It was time to sleep but he wanted to read more. Our touch sensitive lamp became too sensitive and turned off on its own while we were reading Dr. Seuss’s How the Grinch Stole Christmas.
I decided to tell him about my favorite story book called the The Little Match Girl by Hans Christian Andersen. While talking to him about the match girl, who became Madge as the conversation progressed, I realized that I didn’t remember the whole story anymore.
So I made one up: She sold matches. She didn’t have mama or daddy. She was cold because it was winter and she was selling matches on the streets. She only had 1 jacket. She was hungry. She didn’t have money.
I wondered if the story was too dark for him already, so I stopped with that. I didn’t give any reason why she had no parents, just that she didn’t and that they were far away. I knew somebody died, and it could be her but I decided not to say that. I asked him questions to trigger his imagination and finish my story, and here’s how it kind of went.
Madge girl’s mama and daddy came back from the office and took her to a restaurant. She ate banana and orange and apples. Madge didn’t sit because, because there was no more space. Charlie scooted to make space. There were lots of people in the restaurant. Madge girl, the counter was too high. Her daddy got food from the counter. Madge mama and daddy buy her food with money.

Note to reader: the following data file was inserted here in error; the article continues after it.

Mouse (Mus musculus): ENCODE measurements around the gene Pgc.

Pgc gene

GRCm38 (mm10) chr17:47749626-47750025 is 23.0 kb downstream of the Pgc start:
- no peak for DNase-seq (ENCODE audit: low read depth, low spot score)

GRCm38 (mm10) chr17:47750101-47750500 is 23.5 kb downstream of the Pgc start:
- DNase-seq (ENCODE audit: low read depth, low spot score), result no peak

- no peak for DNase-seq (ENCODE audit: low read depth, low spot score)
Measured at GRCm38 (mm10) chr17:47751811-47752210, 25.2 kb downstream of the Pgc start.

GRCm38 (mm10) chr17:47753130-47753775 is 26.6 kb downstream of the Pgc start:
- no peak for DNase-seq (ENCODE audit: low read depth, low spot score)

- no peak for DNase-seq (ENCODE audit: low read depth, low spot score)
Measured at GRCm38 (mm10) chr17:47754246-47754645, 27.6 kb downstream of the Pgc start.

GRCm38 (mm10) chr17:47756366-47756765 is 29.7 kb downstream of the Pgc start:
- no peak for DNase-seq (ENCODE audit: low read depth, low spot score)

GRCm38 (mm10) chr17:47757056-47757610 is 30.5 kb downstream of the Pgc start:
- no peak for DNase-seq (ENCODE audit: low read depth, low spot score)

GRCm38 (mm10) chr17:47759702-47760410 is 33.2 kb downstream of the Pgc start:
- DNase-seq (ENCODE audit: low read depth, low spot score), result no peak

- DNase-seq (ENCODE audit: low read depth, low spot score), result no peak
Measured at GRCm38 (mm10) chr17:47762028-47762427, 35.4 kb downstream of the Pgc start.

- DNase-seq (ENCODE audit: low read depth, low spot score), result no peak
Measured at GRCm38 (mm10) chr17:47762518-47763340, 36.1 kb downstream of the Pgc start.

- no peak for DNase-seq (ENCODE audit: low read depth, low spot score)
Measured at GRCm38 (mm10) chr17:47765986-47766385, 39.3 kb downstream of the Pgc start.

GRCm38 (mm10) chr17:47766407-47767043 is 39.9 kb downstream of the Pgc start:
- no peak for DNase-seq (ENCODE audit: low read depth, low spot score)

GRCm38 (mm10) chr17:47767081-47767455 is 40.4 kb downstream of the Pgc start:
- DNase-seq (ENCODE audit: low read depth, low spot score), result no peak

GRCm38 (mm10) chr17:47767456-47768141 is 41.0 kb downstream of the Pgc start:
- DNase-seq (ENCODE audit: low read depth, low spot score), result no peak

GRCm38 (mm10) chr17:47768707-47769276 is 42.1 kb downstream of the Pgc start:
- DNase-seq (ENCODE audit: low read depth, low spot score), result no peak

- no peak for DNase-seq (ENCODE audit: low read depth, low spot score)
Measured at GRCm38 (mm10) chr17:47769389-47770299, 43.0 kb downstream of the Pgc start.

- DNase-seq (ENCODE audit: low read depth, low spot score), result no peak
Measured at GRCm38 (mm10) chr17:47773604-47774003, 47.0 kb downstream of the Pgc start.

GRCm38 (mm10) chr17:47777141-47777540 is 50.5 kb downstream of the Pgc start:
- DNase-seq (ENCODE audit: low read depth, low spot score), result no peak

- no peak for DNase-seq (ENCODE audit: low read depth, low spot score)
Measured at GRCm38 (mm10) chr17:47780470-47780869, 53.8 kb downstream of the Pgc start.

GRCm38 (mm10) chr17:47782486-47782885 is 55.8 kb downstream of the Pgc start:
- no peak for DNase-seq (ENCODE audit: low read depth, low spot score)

Who knows who Charlie was and where he came from. I wonder if the concept of not having parents is absolutely inconceivable to him. He lived away from us for nearly 6 months and Skype was our only way of seeing each other. Thank goodness for Skype! He experienced a touch of that, so I can’t help thinking that he could be blocking that memory… or I’m just thinking too much of this and I’m crazy.
Glad to know though that he knows about money now, but we still don’t know yet what our plan of attack is on teaching him about its value and how to manage it.